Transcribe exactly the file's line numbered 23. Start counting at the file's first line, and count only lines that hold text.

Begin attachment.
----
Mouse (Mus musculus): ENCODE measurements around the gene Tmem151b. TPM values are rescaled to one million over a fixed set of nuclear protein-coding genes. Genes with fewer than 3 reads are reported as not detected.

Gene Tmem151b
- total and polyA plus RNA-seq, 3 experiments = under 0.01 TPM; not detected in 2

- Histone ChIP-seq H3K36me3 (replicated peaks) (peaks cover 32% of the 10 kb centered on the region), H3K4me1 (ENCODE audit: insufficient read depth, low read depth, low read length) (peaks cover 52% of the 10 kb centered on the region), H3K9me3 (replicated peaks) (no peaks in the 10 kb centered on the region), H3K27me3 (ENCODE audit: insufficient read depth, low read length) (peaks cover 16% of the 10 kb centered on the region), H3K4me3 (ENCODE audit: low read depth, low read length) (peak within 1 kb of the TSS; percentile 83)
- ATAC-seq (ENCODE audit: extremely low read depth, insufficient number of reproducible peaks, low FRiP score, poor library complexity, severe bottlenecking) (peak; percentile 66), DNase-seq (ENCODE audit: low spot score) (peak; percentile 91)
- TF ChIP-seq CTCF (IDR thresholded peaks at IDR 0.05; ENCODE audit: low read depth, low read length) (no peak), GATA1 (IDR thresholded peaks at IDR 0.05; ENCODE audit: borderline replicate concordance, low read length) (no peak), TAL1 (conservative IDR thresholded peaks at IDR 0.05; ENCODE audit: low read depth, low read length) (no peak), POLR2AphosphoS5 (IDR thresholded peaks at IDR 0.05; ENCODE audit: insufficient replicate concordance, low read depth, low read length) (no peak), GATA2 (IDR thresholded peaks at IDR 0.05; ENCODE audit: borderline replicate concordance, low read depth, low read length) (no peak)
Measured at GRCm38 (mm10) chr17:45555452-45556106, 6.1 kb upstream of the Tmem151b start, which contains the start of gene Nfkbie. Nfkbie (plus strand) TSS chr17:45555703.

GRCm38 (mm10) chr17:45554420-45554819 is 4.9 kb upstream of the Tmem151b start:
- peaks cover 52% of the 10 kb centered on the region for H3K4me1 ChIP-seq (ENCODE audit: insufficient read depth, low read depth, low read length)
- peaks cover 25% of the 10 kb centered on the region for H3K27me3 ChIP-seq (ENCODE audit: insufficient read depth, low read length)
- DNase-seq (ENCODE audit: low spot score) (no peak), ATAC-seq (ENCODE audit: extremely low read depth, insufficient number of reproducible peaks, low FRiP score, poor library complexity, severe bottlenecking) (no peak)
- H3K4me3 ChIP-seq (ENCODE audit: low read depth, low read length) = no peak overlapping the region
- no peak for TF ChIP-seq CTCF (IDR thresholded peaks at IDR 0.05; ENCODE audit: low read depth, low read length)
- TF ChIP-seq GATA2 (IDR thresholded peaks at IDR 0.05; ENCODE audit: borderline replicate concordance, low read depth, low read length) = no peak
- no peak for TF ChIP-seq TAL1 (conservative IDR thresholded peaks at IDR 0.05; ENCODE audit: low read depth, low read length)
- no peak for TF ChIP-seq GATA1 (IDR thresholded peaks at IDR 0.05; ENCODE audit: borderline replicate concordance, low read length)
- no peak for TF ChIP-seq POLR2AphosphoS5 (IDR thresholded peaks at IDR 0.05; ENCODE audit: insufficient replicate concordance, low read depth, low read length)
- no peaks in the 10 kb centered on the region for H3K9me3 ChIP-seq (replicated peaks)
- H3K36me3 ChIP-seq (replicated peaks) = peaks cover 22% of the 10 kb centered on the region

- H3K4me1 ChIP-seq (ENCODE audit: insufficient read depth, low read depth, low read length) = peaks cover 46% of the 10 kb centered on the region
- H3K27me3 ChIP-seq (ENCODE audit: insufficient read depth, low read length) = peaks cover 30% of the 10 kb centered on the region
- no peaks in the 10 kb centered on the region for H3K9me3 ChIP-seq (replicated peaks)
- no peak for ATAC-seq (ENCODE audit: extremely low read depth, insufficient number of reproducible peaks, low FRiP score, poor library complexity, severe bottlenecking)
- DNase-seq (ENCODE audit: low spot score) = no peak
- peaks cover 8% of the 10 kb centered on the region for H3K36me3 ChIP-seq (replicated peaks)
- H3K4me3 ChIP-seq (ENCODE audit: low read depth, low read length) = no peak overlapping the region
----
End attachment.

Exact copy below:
- no peak for ATAC-seq (ENCODE audit: extremely low read depth, insufficient number of reproducible peaks, low FRiP score, poor library complexity, severe bottlenecking)